And finally, they will be looking at the possibility of putting a zebra crossing in between the Blue Boar and Jones Hardware (I know I'd find that quite useful!).

There's a lot more detail in the actual documents, but I think this gives the general gist of it.

Sunday, 10 February 2013

Hay Together Meeting (or "Blimey! Table One Have Done a Lot!")

About forty people turned up at the Parish Hall to find out more about Hay Together on Wednesday night.
It's not a single issue group - it's far more long term and over-arching than that. The idea is that Hay Together can give a communal voice to all the many and varied groups in Hay, which will give them more influence with outside organisations than smaller groups on their own.
At present the steering group consists of Johnny Kramer, who has the B&B on the Bridge; Sophia Bird, belly dancer; Gareth Davies, footballer and coach; Nick Hankinson, who runs CRAP, the sensible car parking group; Rodney Mace, chair of U3A and on the committee of the film festival; Liz Meres, who's interested in affordable housing; Gareth Ratcliffe our County Councillor, and Ellie Spencer, Town Councillor, who's involved with the WI, Cubs and Dial-a-Ride.

There was a short presentation first, to show how the idea of Hay Together came about. First, there was the big meeting about the school and development plans that led to the creation of Plan B.
Then there was a book - The Big Society by local MP Jesse Norman, which talks about a "new kind of association, based on affection". Whatever anyone might think about the way the phrase 'Big Society' has been used by the government, it seems there are some good ideas in the book.
The third thing was the Localism Act of 2011, which applies to England rather than Wales, but includes some interesting ideas that can be used in Wales, such as the idea of community rights, neighbourhood planning and Local Development plans, and empowering communities to take back power which has been taken away from local level by the government, supermarkets, banks and so on.

As usual, when new groups start, there are always some people who say; "it's been tried before," or "it'll only be a talking shop". But the Community Fair at the Castle last September showed that it was possible to bring people together, and show them all the different things that Hay has to offer in one place at one time. Thirty local groups paid £20 each to come to the Fair. Josie Pearson was there, meeting her fans just after her triumph at the Paralympics. There was also storytelling, and people collaborated to make murals, one of which is on show at the Library now.
One of the things that generated a lot of interest was a sign board where people could post sticky notes saying what they liked about Hay, and what they didn't like about Hay. (One of the top "Don't Like"s was dog mess!)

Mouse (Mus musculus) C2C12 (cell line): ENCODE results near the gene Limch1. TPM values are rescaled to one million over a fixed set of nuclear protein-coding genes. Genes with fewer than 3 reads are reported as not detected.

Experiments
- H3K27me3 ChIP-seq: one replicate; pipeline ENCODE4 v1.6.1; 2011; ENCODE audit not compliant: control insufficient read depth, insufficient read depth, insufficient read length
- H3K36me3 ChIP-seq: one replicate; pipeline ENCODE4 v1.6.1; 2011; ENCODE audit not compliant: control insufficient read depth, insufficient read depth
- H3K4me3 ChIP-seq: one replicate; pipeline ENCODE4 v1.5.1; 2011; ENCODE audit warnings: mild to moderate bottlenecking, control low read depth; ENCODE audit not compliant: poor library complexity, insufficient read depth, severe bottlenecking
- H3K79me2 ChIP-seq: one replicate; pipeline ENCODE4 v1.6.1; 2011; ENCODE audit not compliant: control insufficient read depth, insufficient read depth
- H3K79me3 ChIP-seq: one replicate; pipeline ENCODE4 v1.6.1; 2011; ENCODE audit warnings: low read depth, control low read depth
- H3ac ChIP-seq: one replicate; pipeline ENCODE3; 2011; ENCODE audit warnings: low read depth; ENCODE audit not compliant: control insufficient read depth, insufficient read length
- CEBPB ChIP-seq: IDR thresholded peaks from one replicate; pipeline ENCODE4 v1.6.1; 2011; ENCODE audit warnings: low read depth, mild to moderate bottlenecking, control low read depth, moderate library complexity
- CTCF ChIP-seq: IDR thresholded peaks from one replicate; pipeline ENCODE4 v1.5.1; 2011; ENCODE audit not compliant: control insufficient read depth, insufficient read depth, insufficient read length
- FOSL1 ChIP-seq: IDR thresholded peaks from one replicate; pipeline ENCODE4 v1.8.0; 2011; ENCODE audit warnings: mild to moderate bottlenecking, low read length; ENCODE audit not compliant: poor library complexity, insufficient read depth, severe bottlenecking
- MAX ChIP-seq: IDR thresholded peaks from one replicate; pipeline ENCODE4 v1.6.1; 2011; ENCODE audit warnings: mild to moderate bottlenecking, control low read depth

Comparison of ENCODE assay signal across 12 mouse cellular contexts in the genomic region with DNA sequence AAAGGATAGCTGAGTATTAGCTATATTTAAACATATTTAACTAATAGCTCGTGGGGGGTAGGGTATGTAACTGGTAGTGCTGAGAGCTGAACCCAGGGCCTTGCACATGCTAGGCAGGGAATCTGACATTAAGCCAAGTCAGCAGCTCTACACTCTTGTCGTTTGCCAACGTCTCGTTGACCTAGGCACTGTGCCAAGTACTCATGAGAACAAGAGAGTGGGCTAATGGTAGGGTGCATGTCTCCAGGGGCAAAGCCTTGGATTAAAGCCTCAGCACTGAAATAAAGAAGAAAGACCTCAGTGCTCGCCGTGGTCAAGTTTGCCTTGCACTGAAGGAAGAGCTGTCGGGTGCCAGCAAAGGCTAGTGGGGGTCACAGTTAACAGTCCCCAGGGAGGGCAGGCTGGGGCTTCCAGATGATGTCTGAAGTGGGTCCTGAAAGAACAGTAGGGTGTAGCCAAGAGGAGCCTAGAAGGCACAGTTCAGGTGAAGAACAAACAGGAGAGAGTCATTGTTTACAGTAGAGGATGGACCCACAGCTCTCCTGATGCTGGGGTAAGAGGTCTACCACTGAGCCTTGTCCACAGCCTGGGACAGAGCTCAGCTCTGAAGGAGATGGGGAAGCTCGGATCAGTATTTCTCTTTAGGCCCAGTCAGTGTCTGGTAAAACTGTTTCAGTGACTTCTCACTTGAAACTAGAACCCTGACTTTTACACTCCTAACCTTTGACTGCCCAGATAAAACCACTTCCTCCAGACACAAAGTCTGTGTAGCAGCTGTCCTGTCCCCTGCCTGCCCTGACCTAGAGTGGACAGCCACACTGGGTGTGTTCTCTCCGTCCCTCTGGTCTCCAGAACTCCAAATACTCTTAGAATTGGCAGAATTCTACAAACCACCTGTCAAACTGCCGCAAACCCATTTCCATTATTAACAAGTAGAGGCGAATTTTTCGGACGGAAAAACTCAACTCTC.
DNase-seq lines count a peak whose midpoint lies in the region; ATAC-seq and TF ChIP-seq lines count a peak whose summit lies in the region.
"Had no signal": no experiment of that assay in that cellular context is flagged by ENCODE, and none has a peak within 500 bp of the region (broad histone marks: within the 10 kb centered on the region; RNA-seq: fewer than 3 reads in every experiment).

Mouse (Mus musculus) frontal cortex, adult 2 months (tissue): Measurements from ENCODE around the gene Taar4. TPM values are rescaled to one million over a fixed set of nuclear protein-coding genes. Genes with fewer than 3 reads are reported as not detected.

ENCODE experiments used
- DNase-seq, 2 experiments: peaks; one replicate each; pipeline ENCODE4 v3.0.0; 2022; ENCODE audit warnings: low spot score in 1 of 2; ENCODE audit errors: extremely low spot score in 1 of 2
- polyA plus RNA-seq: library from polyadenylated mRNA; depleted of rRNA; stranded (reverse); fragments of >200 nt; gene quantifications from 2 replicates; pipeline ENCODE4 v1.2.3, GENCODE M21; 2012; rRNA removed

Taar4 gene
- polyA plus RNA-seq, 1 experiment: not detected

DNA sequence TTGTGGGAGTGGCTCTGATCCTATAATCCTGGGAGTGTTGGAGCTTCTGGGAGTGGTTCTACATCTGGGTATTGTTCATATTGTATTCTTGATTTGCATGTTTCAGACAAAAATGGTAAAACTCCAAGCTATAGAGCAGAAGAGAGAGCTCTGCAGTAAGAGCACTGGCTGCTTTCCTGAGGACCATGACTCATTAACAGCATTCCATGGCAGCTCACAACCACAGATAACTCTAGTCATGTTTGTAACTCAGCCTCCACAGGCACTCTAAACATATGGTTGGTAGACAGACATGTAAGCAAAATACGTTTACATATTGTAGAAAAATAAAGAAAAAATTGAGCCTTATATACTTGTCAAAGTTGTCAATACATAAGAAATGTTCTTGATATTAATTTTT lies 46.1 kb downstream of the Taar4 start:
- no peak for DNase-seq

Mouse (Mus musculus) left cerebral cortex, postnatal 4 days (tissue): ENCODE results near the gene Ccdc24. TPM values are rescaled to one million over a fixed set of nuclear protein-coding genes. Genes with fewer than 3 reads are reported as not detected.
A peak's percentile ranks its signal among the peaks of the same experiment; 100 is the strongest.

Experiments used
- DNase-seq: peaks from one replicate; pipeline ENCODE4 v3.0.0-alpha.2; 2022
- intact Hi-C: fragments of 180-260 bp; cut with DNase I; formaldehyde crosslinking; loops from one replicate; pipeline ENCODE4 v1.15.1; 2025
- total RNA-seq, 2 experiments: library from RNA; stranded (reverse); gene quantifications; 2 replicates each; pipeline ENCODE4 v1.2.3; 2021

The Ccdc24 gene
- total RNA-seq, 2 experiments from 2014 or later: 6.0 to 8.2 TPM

Hay Together want to make a study of Hay's commercial health and as a tourist and Festival destination. Where do the tourists come from? Why do they come? Would they visit again? This information would be very useful to enable people in Hay to advertise the town in the most effective way. Johnny Kramer said that one goal would be to have a permanent office, perhaps in the newly refurbished Castle, where anyone could come in and find out what was going on, share information and access services.
The most important thing they want to do, though, is to put together a Community Plan - a document to say what the people of Hay want their town to be like. It should involve everyone who lives here, include local knowledge and take into account existing interests and motivations, so that there aren't a lot of different groups all pulling in different directions. Johnny said that the motto should be "An even better Hay for the benefit of everyone."
So, the group has to be democratic, make better use of the available resources, and be able to work with Councils and other outside bodies.

Then the room was divided up into four groups, each of which was given a different topic to think about, with the ideas to be shared at the end. I was in the group which was thinking about working with other organisations. There is so much going on in Hay that people miss because they just don't know about it. So we thought it was important to have a complete list of all the groups in Hay and what they do - Community Support have something along those lines, but no-one was sure how complete it was, and some hadn't known that it existed.
There was a meeting of the Tourism Group on Monday (and some people didn't know that this group existed!) where they suggested that the different Festivals that go on in Hay should get together to get group insurance to cover all of them, and also share equipment, instead of each group doing everything themselves and duplicating a lot of effort.
Another thought was that there should be a calendar of events, listing everything that goes on in Hay in one place - such as a community notice board in a prominent place, like the one for Cusop.

Then it was time to share our findings. For our group, there was an extra suggestion that there should be a competition to design a new noticeboard - and find a central location for it.